60: Something Special


The Babylonians had a counting system based on the interesting number 60. Not coincidentally, there is that number of seconds in a minute and 60 of the latter in an hour. 60 is the smallest number to have 1, 2, 3, 4, 5 and 6 as its divisors and it is also the smallest number with 12 factors. There are also 60 carbon atoms in a highly innovative synthetic molecule known as buckminsterfullerene.  It is shaped like a soccer ball with pentagonal and hexagonal faces. Each of the 60 carbon atoms is a vertex on both a pentagon and a hexagon, but none of the pentagons are adjacent to each other, so there are 60/5 = 12 pentagons.

Each pentagon is attached to 5 hexagons but each hexagon is shared by 3 pentagons, so there are 12(5)/3 = 20 hexagons.

The structure follows Euler's polyhedron formula, |V|-|E|+|F| = 2, (where |V|, |E|, |F| indicate the number of vertices, edges, and faces). If we apply the formula to C60 :

60 – E + (20 + 12) = 2

E = 90, so the molecule has ‘90 edges’.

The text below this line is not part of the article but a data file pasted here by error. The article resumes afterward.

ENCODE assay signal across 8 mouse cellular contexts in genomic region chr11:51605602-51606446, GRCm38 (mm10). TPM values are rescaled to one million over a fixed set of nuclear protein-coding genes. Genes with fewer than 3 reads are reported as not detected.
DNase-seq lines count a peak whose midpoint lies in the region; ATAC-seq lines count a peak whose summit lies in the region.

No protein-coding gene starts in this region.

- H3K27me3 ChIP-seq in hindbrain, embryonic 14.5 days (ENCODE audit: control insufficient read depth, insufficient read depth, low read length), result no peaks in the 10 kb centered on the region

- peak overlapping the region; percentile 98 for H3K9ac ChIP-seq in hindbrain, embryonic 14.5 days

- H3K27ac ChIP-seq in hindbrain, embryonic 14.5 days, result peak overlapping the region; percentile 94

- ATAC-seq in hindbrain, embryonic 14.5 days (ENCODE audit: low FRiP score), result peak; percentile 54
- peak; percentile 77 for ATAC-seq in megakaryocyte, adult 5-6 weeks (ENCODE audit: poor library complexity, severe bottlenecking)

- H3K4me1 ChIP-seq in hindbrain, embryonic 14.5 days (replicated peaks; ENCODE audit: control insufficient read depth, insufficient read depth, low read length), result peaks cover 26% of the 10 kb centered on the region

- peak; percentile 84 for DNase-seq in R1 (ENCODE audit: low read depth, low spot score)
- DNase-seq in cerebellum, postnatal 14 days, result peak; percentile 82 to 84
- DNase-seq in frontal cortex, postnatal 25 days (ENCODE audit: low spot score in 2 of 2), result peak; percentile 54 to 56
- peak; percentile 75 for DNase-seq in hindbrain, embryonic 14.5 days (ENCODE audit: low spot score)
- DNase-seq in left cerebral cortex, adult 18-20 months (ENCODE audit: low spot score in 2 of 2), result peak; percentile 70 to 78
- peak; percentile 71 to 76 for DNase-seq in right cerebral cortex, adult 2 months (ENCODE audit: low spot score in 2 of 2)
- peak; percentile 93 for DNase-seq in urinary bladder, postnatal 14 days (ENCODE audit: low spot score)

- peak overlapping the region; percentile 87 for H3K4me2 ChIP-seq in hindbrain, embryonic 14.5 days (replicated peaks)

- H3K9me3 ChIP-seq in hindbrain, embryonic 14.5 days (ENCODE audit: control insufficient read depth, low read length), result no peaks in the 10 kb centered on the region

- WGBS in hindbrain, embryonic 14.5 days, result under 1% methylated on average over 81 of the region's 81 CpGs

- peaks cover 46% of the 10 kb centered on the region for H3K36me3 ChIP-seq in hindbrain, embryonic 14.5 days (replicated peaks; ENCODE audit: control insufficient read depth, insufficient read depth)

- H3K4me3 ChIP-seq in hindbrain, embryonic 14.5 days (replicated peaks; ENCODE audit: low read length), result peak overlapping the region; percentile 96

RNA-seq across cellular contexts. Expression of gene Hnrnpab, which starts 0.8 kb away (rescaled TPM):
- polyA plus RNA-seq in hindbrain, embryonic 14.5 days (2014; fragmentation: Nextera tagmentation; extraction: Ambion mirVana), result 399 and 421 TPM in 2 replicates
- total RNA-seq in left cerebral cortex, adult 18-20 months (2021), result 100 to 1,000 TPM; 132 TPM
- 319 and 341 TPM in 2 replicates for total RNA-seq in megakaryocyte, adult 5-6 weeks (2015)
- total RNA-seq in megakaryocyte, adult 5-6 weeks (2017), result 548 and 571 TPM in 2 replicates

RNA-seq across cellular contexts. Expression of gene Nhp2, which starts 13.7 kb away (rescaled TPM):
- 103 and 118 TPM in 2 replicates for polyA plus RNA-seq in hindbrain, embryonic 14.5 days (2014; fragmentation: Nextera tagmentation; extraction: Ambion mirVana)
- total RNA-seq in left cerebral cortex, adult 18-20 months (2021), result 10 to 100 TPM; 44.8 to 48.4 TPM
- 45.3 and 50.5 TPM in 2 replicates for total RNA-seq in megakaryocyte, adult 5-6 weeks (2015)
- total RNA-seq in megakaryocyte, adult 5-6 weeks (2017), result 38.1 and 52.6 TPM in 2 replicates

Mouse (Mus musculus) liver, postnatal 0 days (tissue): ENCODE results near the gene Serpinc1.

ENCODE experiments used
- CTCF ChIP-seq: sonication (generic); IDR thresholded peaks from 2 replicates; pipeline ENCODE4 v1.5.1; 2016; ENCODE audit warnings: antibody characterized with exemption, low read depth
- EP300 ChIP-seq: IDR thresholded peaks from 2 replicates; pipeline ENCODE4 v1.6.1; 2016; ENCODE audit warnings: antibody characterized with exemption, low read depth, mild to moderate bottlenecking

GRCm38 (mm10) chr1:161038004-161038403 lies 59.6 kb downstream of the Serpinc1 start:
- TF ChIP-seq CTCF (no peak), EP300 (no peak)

Only after it was synthesized (in 1985) was it realized that C60 is found in candle soot.

Fullerenes such as C60 are formed when vaporized carbon condenses in a noble gas atmosphere. The gaseous carbon can be obtained by directing an intense pulse of laser light at carbon’s surface. The released carbon atoms are mixed with a stream of helium gas and combine to form clusters of up to hundreds of atoms. It took about five years after the initial discovery to make appreciable quantities of the compound, and it became apparent that this discovery would father a fair amount of new chemistry.














Hugh Aldersey-Williams. The Most Beautiful Molecule: An Adventure in Chemistry, Aurum Press. London. 1995.